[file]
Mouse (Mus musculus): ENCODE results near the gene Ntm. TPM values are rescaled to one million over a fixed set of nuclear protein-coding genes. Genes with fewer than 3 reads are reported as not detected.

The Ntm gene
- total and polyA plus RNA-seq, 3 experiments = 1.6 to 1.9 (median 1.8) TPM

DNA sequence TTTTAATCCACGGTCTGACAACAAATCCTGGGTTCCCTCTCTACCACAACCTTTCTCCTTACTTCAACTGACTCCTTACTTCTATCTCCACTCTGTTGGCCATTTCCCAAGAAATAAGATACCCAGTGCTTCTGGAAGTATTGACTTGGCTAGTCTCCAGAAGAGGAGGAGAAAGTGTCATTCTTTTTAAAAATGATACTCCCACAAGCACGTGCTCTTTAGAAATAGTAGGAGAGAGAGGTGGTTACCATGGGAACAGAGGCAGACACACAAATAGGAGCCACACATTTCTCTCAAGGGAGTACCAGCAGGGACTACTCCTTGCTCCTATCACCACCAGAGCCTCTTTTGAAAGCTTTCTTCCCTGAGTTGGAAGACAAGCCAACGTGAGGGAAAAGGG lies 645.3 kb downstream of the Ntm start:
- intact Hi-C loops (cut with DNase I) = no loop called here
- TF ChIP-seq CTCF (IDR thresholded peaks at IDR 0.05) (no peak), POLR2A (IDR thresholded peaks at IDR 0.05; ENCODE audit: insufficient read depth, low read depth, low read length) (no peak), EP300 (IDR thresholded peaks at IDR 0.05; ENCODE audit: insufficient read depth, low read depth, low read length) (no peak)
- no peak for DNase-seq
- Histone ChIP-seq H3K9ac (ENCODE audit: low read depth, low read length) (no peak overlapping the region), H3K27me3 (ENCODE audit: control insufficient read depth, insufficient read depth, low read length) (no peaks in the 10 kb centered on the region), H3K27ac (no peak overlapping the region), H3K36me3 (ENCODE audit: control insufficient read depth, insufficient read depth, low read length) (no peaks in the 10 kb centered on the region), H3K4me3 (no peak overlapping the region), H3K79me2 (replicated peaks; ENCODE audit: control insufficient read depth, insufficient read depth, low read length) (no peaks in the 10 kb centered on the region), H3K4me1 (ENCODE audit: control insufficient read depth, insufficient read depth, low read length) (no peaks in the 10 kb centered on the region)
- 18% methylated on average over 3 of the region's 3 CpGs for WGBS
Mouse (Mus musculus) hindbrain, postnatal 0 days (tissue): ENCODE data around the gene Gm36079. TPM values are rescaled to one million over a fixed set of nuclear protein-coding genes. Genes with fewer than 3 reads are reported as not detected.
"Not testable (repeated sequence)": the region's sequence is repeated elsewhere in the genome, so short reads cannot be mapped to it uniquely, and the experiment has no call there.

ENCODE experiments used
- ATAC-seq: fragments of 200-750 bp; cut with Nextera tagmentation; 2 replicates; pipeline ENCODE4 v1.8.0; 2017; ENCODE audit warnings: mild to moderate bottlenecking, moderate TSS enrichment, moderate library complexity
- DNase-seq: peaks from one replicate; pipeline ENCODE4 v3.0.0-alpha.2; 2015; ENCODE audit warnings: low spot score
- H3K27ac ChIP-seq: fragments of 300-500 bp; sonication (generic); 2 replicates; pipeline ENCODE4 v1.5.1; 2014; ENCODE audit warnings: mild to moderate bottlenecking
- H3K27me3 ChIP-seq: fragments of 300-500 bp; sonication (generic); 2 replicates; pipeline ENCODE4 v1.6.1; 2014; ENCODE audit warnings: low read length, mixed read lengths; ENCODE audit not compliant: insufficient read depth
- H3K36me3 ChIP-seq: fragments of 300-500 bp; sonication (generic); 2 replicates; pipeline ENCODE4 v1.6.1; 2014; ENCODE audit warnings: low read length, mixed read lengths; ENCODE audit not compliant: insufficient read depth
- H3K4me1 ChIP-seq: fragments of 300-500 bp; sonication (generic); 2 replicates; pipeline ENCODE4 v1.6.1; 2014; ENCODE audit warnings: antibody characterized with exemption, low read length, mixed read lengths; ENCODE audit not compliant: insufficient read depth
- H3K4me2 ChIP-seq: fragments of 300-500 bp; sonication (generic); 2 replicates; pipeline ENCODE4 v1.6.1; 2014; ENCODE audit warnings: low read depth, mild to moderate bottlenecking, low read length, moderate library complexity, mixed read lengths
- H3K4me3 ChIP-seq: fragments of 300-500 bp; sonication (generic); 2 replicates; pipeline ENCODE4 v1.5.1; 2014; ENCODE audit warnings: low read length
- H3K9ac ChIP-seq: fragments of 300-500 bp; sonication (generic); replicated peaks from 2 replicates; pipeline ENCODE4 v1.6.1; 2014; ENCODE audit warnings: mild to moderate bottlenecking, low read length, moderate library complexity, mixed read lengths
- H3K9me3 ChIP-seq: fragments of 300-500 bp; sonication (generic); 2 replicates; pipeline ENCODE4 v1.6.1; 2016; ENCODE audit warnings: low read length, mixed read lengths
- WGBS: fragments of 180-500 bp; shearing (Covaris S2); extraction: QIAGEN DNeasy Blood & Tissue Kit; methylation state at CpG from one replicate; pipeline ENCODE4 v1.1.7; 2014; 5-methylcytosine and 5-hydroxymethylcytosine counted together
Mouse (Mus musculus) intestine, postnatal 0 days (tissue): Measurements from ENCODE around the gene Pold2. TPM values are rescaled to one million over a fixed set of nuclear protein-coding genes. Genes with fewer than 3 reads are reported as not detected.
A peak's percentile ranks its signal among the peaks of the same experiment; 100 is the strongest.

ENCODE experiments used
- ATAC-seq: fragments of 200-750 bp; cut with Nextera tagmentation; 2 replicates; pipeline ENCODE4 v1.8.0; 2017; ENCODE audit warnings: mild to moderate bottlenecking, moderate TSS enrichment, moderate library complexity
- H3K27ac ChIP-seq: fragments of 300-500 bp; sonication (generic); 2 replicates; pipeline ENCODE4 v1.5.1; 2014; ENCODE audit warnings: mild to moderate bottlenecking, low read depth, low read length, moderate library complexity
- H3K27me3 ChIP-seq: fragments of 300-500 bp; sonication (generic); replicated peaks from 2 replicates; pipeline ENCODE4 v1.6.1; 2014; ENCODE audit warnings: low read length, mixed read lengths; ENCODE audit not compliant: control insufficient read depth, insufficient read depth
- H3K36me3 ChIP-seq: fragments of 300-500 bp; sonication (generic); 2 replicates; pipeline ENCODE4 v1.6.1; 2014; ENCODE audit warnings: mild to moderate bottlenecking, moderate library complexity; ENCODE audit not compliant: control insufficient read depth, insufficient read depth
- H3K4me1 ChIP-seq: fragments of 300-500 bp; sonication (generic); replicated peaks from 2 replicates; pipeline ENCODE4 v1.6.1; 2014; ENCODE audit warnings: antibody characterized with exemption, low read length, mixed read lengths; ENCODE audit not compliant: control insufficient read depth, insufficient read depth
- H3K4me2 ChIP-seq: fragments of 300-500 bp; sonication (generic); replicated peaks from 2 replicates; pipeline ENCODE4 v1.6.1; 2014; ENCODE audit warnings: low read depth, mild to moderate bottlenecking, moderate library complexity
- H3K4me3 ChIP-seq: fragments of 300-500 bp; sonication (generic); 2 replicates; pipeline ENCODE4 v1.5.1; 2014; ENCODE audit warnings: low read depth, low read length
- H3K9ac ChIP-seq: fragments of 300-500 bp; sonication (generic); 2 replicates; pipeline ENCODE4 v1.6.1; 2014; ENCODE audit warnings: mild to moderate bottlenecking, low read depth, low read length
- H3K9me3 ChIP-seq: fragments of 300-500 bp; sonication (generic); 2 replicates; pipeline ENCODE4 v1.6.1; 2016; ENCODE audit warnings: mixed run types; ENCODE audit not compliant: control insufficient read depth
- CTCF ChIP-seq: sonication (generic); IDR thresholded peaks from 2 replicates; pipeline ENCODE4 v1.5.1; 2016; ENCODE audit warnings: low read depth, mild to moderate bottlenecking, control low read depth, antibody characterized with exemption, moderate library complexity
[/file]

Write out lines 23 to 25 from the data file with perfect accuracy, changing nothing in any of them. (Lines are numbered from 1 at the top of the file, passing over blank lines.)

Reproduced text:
- WGBS: fragments of 180-500 bp; shearing (Covaris S2); extraction: QIAGEN DNeasy Blood & Tissue Kit; methylation state at CpG from one replicate; pipeline ENCODE4 v1.1.7; 2014; 5-methylcytosine and 5-hydroxymethylcytosine counted together
Mouse (Mus musculus) intestine, postnatal 0 days (tissue): Measurements from ENCODE around the gene Pold2. TPM values are rescaled to one million over a fixed set of nuclear protein-coding genes. Genes with fewer than 3 reads are reported as not detected.
A peak's percentile ranks its signal among the peaks of the same experiment; 100 is the strongest.